Aural Mapping for a Quieter Future

by Crystal Zhao

Among the millions of pollutants swirling around the globe, many forget that their own voices are counted in mix. Noise pollution is often overlooked because it is less inherently menacing than a thick, dark cloud of smog, but that doesn’t mean it can’t hurt us. According to the Environmental Protection Agency (EPA), some adverse health effects include a higher chance of developing mental illness, high blood pressure, sleep disruption, and hearing loss. Productivity may also be affected by constant noise. Unwanted sound is difficult to isolate, quantify, and combat, but the first step is always to identify the enemy. This is exactly what a team of researchers from NYU and OSU are attempting to do in Manhattan.

It currently takes an average of four days for an NYC noise inspector to address a complaint, and by then, whatever irritation that caused the call has probably died down, allowing it to go unaddressed indefinitely due to the lag in response. The researchers’ project, Sounds of New York City, or Sonyc, aims to map and identify common sounds in different parts of Manhattan to create a rough aural map that might help inspectors take action quicker in the future. Microphones mounted across the borough pick up snippets of sound for the researchers to tag back in the lab. If the project is successful, this might mean a healthier and more sustainable future for the nearly 72 million urban residents are affected by unwanted sound.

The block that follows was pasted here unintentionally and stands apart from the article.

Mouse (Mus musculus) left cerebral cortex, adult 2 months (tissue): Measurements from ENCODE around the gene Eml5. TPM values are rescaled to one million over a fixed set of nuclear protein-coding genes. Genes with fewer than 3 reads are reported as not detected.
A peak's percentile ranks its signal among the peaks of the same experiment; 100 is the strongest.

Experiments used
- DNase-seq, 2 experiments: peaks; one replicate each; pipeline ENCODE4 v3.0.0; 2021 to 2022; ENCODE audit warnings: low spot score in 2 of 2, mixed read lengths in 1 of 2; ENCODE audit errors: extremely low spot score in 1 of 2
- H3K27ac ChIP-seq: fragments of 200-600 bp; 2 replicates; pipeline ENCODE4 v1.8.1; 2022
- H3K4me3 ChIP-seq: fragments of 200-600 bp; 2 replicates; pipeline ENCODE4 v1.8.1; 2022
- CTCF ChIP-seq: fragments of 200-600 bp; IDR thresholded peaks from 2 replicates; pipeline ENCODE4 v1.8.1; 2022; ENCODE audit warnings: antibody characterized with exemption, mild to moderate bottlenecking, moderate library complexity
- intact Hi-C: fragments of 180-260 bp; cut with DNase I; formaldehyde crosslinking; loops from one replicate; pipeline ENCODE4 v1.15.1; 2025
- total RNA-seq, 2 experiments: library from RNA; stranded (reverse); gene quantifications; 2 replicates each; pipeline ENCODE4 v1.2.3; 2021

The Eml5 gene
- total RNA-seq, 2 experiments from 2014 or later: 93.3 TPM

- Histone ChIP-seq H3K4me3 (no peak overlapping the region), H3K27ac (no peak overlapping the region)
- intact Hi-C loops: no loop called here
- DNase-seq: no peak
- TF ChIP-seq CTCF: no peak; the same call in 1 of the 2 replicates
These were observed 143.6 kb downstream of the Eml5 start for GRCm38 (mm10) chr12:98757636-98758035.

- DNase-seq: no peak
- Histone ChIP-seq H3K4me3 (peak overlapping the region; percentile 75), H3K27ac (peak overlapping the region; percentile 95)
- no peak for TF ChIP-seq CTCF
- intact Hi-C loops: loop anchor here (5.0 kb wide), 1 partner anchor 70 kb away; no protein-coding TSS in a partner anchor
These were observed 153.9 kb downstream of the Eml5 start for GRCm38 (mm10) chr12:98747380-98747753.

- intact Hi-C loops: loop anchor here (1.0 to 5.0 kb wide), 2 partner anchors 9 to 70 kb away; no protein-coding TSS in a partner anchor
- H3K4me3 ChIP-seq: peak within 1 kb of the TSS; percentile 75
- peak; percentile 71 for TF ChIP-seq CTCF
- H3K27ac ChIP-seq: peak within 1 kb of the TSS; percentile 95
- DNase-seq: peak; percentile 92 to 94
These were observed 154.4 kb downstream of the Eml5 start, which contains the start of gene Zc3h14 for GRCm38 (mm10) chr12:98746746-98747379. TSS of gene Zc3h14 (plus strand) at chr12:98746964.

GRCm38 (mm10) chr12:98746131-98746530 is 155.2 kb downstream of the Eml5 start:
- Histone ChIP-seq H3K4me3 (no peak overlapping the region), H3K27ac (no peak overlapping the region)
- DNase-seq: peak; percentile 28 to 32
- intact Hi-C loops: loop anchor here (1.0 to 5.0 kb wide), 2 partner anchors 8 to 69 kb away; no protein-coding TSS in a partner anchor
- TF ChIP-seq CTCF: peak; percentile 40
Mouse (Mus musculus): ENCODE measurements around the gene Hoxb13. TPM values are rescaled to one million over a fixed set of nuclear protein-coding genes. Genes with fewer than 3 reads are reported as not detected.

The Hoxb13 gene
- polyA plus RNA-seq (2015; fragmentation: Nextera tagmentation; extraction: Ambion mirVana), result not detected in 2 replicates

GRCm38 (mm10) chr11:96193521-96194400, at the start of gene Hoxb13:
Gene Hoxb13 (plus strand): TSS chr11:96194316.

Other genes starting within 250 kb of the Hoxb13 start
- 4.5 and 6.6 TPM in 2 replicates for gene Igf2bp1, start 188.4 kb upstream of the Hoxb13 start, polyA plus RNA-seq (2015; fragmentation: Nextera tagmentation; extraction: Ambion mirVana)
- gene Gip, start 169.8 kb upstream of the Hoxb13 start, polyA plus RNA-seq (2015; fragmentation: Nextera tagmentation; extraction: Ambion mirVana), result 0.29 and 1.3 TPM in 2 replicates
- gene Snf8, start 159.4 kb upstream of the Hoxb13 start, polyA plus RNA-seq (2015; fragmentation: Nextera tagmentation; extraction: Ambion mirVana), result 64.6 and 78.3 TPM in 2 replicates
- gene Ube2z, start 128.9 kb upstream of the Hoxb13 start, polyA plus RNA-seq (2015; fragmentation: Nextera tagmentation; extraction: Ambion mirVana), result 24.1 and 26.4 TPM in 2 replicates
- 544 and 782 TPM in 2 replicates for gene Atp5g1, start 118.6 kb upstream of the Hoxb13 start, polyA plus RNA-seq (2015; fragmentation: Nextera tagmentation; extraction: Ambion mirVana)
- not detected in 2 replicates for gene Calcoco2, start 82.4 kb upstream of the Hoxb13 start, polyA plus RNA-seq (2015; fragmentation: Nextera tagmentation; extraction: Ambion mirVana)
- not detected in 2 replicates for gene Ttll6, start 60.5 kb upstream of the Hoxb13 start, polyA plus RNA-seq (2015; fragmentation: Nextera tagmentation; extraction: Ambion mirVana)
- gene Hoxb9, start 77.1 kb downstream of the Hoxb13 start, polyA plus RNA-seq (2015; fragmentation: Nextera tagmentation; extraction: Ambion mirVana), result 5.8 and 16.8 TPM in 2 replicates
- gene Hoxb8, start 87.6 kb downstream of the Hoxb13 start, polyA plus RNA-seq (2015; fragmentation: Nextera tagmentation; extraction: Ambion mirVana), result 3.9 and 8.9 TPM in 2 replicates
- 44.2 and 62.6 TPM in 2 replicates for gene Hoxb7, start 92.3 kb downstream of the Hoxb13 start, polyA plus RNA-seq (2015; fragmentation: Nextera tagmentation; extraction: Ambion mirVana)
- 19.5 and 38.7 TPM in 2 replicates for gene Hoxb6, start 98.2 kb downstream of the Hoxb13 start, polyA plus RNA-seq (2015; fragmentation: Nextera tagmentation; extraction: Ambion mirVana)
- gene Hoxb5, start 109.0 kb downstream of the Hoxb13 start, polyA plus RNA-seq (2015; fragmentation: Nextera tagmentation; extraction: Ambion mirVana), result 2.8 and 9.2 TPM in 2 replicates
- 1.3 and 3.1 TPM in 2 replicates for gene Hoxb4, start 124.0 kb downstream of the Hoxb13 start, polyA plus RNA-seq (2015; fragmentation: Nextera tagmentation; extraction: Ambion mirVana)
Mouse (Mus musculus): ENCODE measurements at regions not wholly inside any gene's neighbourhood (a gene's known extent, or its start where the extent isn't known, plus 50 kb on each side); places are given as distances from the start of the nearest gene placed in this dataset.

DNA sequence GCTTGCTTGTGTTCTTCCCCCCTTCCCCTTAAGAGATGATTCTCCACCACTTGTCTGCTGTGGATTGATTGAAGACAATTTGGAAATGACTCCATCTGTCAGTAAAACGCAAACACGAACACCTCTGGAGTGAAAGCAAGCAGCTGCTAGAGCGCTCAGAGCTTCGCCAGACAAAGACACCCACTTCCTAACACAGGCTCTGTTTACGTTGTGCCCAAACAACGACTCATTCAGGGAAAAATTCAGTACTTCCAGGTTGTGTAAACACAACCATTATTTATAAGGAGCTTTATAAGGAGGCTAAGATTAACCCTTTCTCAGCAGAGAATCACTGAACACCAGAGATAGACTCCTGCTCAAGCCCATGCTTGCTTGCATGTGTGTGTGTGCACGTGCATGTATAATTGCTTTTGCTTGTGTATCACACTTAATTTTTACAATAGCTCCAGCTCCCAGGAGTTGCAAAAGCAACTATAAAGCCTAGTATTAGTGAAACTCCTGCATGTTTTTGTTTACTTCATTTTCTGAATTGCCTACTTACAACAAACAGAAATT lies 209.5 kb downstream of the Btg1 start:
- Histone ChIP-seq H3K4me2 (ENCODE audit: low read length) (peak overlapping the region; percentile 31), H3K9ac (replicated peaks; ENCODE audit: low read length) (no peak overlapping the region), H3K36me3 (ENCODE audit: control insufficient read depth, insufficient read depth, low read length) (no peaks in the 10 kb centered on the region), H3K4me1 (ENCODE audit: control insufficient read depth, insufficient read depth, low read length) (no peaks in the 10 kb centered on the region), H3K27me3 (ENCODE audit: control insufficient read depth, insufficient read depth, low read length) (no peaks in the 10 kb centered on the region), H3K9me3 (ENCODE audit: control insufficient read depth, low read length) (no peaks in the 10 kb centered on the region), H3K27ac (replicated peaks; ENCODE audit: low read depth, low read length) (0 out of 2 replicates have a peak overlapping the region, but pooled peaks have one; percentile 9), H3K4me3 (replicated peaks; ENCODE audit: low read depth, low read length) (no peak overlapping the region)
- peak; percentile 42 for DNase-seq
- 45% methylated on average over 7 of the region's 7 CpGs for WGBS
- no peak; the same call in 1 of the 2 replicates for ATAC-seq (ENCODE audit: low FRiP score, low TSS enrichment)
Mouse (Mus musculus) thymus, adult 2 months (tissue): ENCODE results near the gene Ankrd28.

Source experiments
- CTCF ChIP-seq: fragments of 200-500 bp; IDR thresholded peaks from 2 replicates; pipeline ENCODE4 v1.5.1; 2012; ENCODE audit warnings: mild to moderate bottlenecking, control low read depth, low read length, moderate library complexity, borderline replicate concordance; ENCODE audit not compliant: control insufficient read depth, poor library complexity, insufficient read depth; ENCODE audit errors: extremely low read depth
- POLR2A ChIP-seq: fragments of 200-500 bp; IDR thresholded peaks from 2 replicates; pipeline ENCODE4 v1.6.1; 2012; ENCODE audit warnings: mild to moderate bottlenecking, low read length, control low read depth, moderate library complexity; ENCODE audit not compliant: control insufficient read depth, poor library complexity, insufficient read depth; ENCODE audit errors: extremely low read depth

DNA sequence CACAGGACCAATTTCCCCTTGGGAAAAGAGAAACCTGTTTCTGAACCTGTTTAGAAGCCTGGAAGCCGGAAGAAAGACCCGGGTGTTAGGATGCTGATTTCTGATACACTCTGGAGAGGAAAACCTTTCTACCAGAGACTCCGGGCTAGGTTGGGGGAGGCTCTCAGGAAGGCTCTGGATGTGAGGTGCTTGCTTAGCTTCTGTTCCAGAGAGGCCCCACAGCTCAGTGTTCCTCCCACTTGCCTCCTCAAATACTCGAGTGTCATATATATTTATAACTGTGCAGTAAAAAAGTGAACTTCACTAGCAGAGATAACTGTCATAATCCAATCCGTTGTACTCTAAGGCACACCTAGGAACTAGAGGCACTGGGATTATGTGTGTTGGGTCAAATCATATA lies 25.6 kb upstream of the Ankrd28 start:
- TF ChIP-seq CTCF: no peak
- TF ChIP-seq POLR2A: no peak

If you’ve ever set foot in a city, you know that urban din is unavoidable. When such a great quantity of life and activity is crammed together in a tight space, there is bound to be aural overlap. The troubling danger of this is that you can’t know if you’re being affected by it – there is no sulfuric odor to sting your eyes, no metallic tang to alert your tongue. Sound seems innocent, but if it goes unchecked, its potential for long-term health impact becomes larger and larger. Sonyc is a pioneer in the world of environmental research, and if it is successful, noise pollution might never reach the level of notoriety that air and water pollution have achieved. Until then, though, it’s probably prudent to stay informed on the consequences of sonic expansion.


Featured image (aural map of London):